Some funds have a performance fee included in their structure. These reward good performance and penalise poor performance. We will deal in more detail with performance fees in a subsequent publication, but I briefly comment on the subject later in this article.

It is easy to see with hindsight how fees have affected an investment return but this is usually too late. How do you recognise a fair cost before investing that will not erode the hard-earned returns in an unreasonable manner?

In terms of fairness, I would argue that over time, looking at a multi-asset class fund (one that invests in say equities, bonds and cash), if one takes into account the adviser, investment manager and platform fees, ideally you do not want to be paying more than between 1.5 and 2% per annum. As soon as you are paying more than that, it becomes progressively difficult to absorb that fee over time. In relative terms, make comparisons between like funds. Ask the question, “How does it compare to similar funds in the same asset class or category?” You should also compare the fund’s pattern of return through market cycles and not just over the last 12 months before you decide whether it is cheap or expensive.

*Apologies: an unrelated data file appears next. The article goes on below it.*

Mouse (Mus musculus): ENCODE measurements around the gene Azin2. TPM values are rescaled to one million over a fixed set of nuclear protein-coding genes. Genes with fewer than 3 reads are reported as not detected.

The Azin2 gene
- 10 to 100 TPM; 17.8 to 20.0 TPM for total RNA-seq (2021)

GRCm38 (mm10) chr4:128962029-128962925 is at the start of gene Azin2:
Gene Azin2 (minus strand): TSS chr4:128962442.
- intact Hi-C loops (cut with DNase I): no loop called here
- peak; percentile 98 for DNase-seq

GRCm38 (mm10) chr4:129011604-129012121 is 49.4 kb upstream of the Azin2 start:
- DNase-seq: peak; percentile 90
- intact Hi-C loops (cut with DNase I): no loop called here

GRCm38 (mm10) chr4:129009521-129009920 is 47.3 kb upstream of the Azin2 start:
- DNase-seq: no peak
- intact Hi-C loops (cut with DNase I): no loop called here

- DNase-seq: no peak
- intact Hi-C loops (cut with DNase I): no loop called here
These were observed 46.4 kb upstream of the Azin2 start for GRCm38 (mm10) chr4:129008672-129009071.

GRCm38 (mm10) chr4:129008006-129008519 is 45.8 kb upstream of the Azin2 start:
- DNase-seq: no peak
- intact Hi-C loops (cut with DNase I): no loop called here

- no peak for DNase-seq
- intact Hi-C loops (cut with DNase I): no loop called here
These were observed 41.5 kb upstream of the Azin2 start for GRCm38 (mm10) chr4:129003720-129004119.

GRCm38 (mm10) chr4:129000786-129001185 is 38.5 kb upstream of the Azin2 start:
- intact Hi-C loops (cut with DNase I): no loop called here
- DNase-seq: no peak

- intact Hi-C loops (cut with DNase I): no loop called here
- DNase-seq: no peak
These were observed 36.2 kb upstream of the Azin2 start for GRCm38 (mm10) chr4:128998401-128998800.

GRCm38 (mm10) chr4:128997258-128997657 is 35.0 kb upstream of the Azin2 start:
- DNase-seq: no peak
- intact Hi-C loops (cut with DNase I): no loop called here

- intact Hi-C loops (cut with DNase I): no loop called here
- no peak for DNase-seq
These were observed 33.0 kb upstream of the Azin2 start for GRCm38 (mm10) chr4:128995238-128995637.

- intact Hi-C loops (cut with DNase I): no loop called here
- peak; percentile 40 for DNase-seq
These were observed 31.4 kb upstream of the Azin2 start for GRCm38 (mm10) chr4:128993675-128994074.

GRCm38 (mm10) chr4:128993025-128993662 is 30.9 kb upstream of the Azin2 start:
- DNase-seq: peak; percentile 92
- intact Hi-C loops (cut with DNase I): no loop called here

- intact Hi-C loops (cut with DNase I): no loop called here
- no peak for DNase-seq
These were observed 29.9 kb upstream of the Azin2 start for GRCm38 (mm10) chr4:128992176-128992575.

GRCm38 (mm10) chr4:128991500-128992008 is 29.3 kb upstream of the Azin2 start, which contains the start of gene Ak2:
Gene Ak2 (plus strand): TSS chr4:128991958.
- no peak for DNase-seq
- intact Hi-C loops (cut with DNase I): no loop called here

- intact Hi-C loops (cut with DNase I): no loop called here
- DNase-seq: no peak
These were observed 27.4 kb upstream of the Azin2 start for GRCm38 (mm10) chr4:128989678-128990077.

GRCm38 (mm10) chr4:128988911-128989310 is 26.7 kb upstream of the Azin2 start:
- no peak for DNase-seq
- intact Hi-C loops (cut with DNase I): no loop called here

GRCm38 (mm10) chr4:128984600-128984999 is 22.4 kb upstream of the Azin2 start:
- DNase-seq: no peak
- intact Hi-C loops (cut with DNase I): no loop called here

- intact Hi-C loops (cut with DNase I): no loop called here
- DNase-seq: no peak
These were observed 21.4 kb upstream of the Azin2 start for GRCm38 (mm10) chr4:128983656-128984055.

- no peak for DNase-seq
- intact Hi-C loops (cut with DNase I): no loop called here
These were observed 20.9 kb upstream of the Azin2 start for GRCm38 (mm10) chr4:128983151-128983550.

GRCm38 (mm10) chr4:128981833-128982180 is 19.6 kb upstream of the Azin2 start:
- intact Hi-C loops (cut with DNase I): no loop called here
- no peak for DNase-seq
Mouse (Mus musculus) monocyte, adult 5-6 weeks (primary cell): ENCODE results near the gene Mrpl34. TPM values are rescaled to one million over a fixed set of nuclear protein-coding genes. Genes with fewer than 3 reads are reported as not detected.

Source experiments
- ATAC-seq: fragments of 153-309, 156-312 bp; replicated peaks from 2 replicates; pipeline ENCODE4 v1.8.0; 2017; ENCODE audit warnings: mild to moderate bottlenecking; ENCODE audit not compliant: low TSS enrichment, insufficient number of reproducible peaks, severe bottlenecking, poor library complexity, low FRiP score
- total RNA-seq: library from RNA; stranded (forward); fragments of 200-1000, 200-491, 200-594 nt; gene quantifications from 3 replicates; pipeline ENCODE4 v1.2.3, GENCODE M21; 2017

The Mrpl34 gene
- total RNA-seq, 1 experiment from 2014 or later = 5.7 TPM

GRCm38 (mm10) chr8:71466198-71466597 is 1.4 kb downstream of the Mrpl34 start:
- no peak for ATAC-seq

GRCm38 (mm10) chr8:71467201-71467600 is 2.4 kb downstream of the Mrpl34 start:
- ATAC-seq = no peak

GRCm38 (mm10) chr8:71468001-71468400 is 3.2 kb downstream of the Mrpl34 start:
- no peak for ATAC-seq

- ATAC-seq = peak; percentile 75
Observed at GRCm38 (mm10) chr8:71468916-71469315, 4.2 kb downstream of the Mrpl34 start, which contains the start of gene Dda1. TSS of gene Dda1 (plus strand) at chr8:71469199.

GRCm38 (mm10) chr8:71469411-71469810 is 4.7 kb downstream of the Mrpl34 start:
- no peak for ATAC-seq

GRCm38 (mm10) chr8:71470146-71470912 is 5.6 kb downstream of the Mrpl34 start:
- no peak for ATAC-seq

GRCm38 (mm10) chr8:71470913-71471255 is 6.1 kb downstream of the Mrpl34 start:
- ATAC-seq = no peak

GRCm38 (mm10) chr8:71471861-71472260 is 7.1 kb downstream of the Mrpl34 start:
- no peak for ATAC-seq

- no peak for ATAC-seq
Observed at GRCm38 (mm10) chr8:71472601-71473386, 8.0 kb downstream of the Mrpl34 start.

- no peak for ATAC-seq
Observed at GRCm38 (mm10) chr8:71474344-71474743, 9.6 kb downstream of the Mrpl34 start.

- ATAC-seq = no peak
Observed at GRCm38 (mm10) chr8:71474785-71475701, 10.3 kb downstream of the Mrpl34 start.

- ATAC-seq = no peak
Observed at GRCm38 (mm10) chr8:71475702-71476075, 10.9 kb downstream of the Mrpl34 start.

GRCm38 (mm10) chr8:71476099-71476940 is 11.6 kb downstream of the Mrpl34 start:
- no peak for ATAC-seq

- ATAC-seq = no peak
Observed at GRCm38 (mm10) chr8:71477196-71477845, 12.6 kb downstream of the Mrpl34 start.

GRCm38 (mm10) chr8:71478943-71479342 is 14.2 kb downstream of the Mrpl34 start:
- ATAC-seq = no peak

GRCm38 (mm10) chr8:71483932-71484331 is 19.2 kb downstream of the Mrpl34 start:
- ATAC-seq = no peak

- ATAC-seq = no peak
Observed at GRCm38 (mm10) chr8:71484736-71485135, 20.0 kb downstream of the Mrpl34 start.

How should an investor analyse the cost of an investment and are they currently doing this?

Just to recap: When it comes to investing in a unit trust with an investment manager such as Prudential or if you invest in a unit trust via a LISP or investment platform, there are three possible fees:

  • The adviser fee, which may or may not be built into the return. If you purchase a unit trust directly from an investment manager (via an adviser), it is likely that their fee will be included, but if you purchase a unit trust via a platform, the fee may not be included.
  • The investment management fee, which is built into the ongoing return (so the return the unit trust gives you is net or after that fee).
  • The LISP, or platform administration fee – where you decide to buy a group of funds and mix them together, and you want a platform to aggregate these for you.

The total of the three potential types of costs or fees should not be more than 2% per annum over time. If it is significantly above 2%, you may have a situation where the return being generated is being eroded so much that you are not left with any meaningful residual return. I use 2% loosely, but I feel you may struggle to recoup any costs that are significantly above that level.